A poker term that means losing when you’re the heavy favorite to win, sports gamblers also use the phrase bad beat. In sports it usually means that something happened unexpectedly late in the game to cause you to lose your bet, such as a late turnover touchdown in football.

Beard

Someone who places a wager on behalf of someone else.

Betting the Limit

Wagering the maximum amount allowed by the casino or sportsbook.

Betting Ring

An organized group of professional gamblers working together. Also called a syndicate.

Betting Line

The odds or point spread on a game or event.

Book

A slang word for bookmaker or sportsbook. Book can refer to an individual person or a venue or establishment that offers sports gambling.

Bookie

A person who takes bets. Bookie usually refers to an illegal bookmaker.

Buck

Slang for $100.

Bust

Going broke, bankrupt, losing your bankroll.

Buying Points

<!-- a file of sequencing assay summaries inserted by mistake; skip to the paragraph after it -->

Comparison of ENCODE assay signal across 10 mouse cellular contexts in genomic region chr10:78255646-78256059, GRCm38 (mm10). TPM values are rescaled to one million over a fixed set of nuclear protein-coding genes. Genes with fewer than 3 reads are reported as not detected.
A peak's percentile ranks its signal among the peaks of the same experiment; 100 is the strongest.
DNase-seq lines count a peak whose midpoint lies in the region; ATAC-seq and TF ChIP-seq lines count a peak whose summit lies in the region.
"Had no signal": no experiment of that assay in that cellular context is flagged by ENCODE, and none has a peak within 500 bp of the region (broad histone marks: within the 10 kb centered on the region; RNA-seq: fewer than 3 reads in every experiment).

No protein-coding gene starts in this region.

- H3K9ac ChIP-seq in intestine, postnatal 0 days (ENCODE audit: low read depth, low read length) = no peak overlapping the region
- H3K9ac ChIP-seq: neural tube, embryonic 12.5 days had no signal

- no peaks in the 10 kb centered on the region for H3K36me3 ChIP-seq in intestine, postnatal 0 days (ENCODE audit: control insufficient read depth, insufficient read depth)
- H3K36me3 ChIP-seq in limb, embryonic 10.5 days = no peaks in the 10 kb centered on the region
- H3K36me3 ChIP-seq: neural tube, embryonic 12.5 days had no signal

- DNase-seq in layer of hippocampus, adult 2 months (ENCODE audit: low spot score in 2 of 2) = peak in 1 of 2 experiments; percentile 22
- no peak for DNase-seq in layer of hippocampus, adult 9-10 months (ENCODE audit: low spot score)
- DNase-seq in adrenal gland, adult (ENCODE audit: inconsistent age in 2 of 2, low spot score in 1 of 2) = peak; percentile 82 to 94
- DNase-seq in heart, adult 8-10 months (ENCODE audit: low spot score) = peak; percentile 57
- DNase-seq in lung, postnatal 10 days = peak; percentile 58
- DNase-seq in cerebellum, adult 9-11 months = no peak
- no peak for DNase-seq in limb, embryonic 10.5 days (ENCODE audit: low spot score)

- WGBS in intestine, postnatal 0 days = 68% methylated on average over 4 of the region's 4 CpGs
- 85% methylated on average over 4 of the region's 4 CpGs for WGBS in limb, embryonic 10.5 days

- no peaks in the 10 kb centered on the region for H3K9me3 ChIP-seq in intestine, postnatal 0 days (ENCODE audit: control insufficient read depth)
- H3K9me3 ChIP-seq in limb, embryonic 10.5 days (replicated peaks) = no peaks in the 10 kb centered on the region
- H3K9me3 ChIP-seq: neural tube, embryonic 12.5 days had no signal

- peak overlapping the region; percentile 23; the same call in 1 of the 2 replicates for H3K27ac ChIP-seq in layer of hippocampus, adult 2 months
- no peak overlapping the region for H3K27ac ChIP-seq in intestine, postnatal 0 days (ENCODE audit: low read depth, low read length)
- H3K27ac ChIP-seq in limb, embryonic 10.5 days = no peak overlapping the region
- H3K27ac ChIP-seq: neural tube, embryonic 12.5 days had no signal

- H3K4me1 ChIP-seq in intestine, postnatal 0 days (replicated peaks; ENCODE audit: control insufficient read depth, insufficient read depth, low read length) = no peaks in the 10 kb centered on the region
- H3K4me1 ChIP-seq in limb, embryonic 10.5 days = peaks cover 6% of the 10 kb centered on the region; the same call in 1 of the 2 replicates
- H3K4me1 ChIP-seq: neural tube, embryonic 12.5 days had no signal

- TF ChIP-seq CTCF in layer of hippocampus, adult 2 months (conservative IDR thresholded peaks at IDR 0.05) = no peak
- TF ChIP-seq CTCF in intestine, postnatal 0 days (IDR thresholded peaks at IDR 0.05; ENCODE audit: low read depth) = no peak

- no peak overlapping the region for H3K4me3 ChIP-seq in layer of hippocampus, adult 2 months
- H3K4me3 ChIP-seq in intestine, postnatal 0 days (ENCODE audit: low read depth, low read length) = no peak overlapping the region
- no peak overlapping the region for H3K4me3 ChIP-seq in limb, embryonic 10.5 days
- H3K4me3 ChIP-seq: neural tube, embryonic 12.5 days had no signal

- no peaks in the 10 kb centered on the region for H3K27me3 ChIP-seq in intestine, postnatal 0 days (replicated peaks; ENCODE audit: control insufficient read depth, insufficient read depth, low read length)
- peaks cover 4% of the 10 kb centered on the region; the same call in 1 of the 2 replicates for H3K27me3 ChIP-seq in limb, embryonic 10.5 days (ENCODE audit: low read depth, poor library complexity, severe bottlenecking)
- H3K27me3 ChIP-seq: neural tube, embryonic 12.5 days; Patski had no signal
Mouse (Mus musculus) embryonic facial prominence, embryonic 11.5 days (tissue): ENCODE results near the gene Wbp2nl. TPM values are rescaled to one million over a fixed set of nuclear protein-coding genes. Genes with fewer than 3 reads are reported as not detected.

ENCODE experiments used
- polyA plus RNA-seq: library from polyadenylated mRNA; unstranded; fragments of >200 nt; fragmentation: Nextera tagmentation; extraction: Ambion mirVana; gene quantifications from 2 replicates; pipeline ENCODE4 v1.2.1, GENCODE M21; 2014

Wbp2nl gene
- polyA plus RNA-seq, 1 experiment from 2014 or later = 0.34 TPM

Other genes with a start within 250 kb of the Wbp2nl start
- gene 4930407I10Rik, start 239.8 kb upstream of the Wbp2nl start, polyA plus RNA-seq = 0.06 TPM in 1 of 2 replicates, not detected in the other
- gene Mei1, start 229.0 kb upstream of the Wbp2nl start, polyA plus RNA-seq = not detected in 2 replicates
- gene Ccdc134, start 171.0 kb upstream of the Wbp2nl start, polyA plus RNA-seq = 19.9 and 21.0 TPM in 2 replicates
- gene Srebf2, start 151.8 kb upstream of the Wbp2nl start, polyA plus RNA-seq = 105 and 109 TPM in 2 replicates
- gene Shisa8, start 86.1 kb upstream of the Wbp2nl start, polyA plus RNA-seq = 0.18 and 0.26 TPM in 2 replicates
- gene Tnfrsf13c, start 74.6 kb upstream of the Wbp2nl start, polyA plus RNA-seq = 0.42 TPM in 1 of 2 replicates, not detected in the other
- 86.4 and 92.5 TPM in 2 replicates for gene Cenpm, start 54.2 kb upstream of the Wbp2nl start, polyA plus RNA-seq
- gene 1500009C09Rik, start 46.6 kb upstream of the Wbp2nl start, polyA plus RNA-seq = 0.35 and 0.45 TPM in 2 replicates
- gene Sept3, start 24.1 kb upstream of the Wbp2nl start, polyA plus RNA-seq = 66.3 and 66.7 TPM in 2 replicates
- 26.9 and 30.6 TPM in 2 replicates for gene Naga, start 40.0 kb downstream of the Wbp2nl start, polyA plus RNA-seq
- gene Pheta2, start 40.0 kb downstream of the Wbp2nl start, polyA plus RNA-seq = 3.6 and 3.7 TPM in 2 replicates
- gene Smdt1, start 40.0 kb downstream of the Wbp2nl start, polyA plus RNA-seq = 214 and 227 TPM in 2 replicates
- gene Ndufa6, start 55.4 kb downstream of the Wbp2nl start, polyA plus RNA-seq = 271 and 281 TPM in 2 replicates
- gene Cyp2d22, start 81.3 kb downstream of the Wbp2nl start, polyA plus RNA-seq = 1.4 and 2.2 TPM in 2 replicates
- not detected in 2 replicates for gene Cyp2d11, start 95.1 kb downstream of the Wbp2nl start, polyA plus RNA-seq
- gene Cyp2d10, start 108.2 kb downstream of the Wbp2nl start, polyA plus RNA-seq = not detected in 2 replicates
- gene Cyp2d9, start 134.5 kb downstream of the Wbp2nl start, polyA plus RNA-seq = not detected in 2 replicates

Sometimes gamblers are allowed to change the lines and odds set by the sportsbook. Buying points refers to a gambler changing the point spread on his bet. In order to buy points in favor of the team he’s betting on, a gambler must accept worse odds on the bet’s payout.

C

Canadian Line

A combination of the point spread and the money line in hockey.

Chalk or Chalk Bettors

Chalk is a slang word for the team or player that’s the favorite to win. Chalk bettors are people who always bet on the favorite and never the underdog.

Circled Game

Sometimes you’ll see games with a red box around them on a sportsbook’s betting board. This means the game is subject to reduced betting limits. Usually casinos and sportsbooks circle games when key players are injured because it casts uncertainty on their betting lines.